HISTORY IS COOL: 55 years ago

Jan. 13, 1966

Toboggan chute

(A photo on page 1 showed the new toboggan run at Mirror Lake, as seen looking toward the top from the lake.)

Not merely a run but a parkway or expressway or freeway or something big, because this is it. The toboggan chute is a great addition to this winter sports center. It has four lanes with the take-off 50 feet above the water and a 164-foot-long chute. The village of Lake Placid and town of North Elba are each contributing half to the $5,000 cost.

Ashworth’s crown

Jeanne Ashworth, representing Lake Placid, beat out defending champion Jean Omelenchuck of Warren, Michigan by one alim point as the tiny blonde competitor garnered three first-place finishes, a second and a third.

Miss Ashworth zoomed to first place in the 220, 440 and 880 while her nearest rival, Miss Omelenchuck, copped first in the three-quarter and mile events. Miss Ashworth finished second and third in these events.

1972 Olympic bid

Four and possibly five members of the Lake Placid Sports Council leave tomorrow to make the area bid for the United States designation for the 1972 Winter Olympics.

Sports Council President Norman Hess, American Skating Union President James Sheffield, Ron MacKenzie and Acting Mayor John Wilkins in addition to the possibility of Luke Patnode will leave Montreal Friday afternoon for Chicago and a formal presentation Saturday afternoon.

The U.S. Olympic Committee will be meeting at the Sheraton Hotel in Chicago from those areas wishing to represent the U.S. at the International Olympic Committee meeting in Mexico City later this year.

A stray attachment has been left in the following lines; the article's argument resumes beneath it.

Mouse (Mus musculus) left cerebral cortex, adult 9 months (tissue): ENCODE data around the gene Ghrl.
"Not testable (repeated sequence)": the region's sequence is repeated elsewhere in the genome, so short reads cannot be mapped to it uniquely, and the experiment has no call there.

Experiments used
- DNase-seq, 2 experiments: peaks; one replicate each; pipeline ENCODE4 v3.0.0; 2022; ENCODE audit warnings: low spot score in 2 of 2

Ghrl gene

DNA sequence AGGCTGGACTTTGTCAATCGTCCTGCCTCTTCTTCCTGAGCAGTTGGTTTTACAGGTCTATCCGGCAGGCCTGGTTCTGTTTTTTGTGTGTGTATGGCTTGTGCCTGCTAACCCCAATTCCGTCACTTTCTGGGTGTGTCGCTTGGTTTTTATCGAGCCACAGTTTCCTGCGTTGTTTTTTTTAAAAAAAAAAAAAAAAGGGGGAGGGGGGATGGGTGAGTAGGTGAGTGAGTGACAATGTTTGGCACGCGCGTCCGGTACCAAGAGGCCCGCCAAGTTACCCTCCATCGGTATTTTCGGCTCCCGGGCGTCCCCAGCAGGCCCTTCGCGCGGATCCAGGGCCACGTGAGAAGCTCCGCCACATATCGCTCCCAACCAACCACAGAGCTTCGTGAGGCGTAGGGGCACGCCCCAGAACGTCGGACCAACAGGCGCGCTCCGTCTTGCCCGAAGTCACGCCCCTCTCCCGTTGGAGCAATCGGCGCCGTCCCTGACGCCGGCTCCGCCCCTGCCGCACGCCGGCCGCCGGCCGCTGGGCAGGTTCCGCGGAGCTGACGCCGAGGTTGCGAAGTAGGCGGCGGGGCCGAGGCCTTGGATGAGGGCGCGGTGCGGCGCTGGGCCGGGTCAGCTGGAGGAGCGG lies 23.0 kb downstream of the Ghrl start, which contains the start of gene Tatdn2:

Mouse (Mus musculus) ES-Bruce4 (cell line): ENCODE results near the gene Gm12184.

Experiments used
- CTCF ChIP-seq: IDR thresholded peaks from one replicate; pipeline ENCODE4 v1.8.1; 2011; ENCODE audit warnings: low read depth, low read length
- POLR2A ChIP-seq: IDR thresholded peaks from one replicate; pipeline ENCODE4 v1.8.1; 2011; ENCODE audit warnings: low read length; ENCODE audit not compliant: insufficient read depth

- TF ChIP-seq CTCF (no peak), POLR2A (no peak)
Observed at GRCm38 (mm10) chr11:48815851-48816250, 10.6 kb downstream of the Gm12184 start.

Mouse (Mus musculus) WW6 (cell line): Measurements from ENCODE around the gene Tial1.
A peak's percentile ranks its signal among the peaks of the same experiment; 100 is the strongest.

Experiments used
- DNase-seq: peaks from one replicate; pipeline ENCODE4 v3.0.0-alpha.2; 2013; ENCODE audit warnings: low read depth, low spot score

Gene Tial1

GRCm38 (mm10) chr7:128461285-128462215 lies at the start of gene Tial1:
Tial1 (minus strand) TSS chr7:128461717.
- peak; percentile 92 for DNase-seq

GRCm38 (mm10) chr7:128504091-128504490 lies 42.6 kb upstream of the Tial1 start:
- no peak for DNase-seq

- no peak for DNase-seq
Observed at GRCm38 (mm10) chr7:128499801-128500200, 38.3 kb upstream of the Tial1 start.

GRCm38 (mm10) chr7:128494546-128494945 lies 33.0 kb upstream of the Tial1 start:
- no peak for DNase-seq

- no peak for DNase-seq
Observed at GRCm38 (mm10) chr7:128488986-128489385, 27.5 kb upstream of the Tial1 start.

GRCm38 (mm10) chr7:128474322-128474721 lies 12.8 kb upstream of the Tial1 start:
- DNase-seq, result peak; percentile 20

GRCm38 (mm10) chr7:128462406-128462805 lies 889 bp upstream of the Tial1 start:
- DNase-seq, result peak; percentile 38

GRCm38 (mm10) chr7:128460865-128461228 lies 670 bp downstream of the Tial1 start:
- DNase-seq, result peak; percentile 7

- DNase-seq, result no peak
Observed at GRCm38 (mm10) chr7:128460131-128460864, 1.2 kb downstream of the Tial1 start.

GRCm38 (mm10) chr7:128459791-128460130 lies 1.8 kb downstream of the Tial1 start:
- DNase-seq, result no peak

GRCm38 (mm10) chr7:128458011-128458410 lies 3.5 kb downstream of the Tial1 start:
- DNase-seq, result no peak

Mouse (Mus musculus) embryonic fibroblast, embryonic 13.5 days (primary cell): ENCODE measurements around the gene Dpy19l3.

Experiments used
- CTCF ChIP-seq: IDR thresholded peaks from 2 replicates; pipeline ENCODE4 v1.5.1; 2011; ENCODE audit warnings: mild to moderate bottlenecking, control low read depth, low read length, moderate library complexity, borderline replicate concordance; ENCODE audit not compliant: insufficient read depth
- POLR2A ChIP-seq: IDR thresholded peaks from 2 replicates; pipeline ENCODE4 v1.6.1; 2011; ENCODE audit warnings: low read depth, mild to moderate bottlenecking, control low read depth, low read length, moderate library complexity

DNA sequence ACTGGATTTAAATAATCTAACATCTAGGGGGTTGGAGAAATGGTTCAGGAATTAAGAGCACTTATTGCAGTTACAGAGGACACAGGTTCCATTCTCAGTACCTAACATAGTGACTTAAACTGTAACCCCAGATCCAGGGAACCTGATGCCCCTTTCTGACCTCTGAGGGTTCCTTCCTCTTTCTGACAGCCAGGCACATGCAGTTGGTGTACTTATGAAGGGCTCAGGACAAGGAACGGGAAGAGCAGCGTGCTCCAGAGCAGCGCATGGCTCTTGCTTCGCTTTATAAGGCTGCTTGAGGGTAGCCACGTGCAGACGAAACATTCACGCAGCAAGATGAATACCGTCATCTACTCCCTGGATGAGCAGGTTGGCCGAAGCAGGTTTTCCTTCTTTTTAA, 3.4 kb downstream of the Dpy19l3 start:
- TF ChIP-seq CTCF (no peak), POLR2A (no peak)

The Sports Council will seek the right to represent the U.S. after having received a 3-2 vote of confidence last September by the North Elba town board.

In June of 1965, the town board voted no on the proposal by the Sports Council to be allowed to bid, returned again in July with Mr. Hess making an impassioned plea on behalf of the members of the council with the town board again turning a deaf ear to his entreaties.

On both of the no votes, Supervisor William Hurley, Justice of the Peace Jack Shea and Councilman Favor Smith were in opposition to the plan while Councilman J. Bernard Fell and Justice of the Peace Paul Dupree favored it.

A month later, Mr. Smith switched his vote, explaining that some important people in the area had talked to him and he had been swayed by their opinions.

Definitely in the bidding for the U.S. Olympic Committee, in addition to Lake Placid, are Anchorage, Alaska and Salt Lake City, Utah, with a possible joint bid coming from Aspen and Colorado Springs, Colorado.

The Lake Placid committee traveled to Europe two winters ago in an unsuccessful quest for the 1968 Winter Olympics, only to receive three votes as they were dumped in the first round of voting with Grenoble, France receiving the coveted prize.